There will be sports car road races today at the two-mile Summit Point, W. Va. course and, "The track will continue to operate in the future," said Thomas DeLashmutt who owns the circuit with his brother Basil.

"It is available for sale," the Arlington land developer said. "My brother would like to sell, but I wouldn't. The fact is we have owned it for three years and it is fully depreciated. So, it is a pretty good investment. However, there is absolutely no pressure to sell."

DeLashmutt would not suggest an offering price.The track is used almost every weekend for nine months for sports car, motorcycle and kart races and driving schools. "I have suggested to the SCCA (Washington Region, Sports Car Club of America) that they buy it," DeLashmutt said. "It is entirely suitable for them, if they operate it as a business."

A group of sports car enthusiasts, the Lavendar Hill Mob, operated the old Marlboro track during its heydays in the 1980s. The Mob sold its several years before it finally closed in 1969.

DeLashmutt in a motor sports competitor himself. He and Carlos Neiderhauser of Charles Town, W. Va., finished the London-to-Sidney Rally last year. He is thinking about competing in next year's 7,000-mile Round-Australia Rally.

When a racing driver doesn't win, he changes cars if he can afford it. Richard Petty, victor in 185 Grand National stock car races, has gone winless for a year so he's switching from his Dodge to a Chevrolet for the Aug. 20 Michigan International event.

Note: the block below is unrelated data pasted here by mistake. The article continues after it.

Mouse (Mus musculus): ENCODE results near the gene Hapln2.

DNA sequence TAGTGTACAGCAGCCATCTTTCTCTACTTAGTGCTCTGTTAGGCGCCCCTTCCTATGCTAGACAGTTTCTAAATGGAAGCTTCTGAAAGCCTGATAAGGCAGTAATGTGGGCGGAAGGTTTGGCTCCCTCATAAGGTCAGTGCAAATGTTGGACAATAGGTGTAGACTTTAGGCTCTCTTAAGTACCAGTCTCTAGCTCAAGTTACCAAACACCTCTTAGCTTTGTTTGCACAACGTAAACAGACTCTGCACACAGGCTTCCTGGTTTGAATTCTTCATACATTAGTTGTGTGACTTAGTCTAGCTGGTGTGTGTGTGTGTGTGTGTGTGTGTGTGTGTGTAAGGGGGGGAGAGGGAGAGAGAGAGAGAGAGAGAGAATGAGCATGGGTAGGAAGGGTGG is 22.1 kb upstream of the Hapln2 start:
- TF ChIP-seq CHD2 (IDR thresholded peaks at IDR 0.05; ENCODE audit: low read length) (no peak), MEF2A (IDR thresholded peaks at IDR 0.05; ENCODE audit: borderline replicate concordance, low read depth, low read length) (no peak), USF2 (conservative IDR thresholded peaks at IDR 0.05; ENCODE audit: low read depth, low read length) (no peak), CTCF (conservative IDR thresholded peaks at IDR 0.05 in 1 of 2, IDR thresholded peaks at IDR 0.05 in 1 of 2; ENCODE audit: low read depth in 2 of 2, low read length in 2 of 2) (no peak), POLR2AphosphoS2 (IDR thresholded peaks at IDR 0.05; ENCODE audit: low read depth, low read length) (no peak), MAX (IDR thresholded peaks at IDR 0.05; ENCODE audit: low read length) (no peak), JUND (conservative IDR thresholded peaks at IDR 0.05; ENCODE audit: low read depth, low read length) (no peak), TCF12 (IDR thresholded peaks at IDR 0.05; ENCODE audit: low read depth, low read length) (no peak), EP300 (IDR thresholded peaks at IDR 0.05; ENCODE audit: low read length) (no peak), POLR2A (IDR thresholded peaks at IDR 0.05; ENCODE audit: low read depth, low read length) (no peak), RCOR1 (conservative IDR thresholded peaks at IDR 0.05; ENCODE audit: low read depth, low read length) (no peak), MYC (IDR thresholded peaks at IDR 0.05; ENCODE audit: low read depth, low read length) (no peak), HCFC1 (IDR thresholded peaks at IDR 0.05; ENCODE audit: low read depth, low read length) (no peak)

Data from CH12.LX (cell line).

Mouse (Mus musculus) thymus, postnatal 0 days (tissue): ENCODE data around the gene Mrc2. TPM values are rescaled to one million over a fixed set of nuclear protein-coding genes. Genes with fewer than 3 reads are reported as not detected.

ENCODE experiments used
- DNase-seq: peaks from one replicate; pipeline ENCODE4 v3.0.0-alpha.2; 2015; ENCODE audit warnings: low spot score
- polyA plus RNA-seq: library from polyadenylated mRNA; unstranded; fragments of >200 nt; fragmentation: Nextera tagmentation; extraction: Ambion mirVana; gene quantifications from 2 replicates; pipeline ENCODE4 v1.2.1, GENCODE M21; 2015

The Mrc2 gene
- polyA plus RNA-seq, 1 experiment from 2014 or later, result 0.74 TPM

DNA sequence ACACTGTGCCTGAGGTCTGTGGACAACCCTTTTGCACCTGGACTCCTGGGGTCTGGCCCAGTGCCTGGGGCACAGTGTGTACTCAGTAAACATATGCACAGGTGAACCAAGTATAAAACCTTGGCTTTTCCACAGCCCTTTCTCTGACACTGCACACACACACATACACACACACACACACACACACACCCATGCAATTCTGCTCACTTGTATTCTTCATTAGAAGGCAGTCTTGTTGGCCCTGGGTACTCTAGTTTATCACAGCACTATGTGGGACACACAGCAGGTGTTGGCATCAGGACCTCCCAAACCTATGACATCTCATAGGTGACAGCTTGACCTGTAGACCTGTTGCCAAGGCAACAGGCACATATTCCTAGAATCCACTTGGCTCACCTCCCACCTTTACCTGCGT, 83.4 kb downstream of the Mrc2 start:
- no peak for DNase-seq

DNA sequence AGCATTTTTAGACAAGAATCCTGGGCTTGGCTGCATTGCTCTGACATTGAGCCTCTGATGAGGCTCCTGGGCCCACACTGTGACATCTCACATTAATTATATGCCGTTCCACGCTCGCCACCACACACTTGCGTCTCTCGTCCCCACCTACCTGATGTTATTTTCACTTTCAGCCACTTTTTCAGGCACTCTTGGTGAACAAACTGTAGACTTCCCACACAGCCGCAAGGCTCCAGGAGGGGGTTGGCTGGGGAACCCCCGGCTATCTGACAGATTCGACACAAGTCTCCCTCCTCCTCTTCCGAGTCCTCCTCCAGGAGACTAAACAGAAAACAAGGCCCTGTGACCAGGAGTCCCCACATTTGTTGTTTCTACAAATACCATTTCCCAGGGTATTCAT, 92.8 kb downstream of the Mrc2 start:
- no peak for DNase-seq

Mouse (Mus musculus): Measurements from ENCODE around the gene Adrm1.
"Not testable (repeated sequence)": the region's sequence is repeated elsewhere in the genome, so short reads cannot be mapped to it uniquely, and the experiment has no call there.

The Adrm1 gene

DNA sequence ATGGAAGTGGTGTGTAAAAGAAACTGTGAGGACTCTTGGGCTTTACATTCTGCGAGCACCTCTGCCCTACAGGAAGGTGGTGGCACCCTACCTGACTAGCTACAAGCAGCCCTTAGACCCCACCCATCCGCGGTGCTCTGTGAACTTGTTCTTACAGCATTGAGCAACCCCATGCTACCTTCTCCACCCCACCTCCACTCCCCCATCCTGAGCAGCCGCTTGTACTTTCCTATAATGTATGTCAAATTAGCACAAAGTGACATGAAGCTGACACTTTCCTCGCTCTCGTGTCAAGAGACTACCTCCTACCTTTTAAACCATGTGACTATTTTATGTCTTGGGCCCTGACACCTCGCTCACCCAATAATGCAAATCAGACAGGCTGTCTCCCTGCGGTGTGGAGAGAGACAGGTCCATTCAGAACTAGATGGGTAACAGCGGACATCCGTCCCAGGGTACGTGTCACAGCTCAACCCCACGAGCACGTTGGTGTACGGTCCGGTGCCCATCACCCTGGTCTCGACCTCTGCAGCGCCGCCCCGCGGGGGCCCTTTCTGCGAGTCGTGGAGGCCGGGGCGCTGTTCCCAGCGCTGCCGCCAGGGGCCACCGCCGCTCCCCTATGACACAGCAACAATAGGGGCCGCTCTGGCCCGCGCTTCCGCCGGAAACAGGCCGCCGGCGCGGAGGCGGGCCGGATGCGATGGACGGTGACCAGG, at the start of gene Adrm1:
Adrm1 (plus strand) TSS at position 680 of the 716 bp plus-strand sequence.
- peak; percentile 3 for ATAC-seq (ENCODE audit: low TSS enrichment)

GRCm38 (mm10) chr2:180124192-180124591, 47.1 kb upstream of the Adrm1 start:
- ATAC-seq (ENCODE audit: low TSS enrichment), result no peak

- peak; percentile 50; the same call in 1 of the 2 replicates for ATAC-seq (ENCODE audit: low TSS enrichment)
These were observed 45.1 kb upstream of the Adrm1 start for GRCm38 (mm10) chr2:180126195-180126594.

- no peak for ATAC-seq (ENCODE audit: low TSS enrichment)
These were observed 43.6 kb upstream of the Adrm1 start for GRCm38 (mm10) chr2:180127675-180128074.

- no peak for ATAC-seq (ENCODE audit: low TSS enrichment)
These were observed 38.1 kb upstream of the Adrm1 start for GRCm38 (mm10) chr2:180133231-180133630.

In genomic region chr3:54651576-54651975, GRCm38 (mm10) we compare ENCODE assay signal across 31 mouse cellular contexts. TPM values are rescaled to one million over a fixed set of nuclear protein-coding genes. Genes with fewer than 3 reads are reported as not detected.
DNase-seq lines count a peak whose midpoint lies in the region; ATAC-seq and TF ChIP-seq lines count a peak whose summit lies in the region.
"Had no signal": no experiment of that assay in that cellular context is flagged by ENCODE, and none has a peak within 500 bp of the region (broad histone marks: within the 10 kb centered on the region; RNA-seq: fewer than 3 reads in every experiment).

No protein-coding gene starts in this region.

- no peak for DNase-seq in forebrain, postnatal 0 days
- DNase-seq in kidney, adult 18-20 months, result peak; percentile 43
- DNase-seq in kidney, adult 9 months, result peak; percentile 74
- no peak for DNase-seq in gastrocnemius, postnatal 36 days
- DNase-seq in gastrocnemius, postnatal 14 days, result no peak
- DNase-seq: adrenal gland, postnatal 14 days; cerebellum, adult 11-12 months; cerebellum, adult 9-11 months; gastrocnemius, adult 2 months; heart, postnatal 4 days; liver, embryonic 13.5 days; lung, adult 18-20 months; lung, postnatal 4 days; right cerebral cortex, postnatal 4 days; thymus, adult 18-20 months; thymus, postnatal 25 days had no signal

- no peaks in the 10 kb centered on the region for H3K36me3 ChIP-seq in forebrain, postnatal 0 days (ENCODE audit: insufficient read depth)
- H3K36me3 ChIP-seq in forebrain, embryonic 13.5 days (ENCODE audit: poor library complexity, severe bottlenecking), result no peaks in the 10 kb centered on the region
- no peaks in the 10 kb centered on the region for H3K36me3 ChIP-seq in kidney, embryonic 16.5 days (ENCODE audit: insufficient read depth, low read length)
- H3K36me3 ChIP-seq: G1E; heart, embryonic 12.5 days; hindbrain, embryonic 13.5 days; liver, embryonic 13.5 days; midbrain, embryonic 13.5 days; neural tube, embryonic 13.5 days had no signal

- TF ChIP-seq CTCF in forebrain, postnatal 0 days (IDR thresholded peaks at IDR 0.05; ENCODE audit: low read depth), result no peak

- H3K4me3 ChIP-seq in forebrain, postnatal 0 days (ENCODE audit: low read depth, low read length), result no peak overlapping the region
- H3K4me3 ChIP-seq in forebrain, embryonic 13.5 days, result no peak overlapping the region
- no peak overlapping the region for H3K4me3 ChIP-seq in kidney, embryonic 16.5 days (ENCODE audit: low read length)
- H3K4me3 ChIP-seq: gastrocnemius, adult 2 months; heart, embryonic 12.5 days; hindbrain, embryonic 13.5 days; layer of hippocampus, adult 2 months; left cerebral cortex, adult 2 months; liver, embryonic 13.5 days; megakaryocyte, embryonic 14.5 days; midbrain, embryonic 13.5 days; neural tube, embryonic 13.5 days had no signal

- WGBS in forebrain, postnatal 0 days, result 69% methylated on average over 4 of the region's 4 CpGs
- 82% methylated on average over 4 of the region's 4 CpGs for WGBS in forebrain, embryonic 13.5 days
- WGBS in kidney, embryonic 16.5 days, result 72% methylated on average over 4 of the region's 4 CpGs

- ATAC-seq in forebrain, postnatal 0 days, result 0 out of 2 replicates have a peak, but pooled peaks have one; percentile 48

Petty has been racing Chrysler machines for almost all his 20 years in the sport. He drove Fords in 1969 but came back to a Dodge the next year. He'll be in the Dodge next Sunday for the 500-miler at Pocono, Pa., Raceway and the Talledega, Ala., 500 Aug. 6, then he will park it.

"The car just didn't do what we wanted it to do (in the July 4 Daytona Beach race)," Petty said. "The car, coupled with the fact there were no midseason rule changes (to make the Dodge more competitive with Chevrolet) were the deciding factors."

They do change rules in midseason in the National Association for Stock Car Racing (NASCAR) to try to equalize racing after officials have seen how the cars perform.The Dodge is considered bulky and is down in horsepower compared to the Chevrolet.

Its shape can't be changed, but Chevrolet's power could have been reduced by adjustments in the carburetor restrictor plates NASCAR requires on Grand National sedans. The plates restrict a car's "breathing" and a smaller aperature can reduce power output.

Petty said he may return to Dodge next year. He is not "making plans" to do so, however. Still, the Pettys have a thriving business selling Chrysler speed parts and a hugh inventory in racing equipment that must be considered.

Indianapolis Motor Speedway will be filled with more than 600 beautiful examples of what were called "the insolent chariots" next weekend when The Milestone Car Society holds its annual meeting here.

Frank and Thelma Feighery, who operate a "mom and pop" ice cream parlor in Colvin Run, Va., will drive out in their 1962 Cadillac El Camine pickup truck towing a matching trailer carrying their 1964 Amphicar. Milestoners like cars of the 1945-64 era complete with tail fins and chrome.

In the competition to pick the best cars, entrants will be judged on 50 items. "I won one of these contests once because the judges lifted the floorboards of my Lincoln to check the battery case." Feighery said. "Mine was spotless. The fellow I beat had forgotten about it. That cost him points and first place."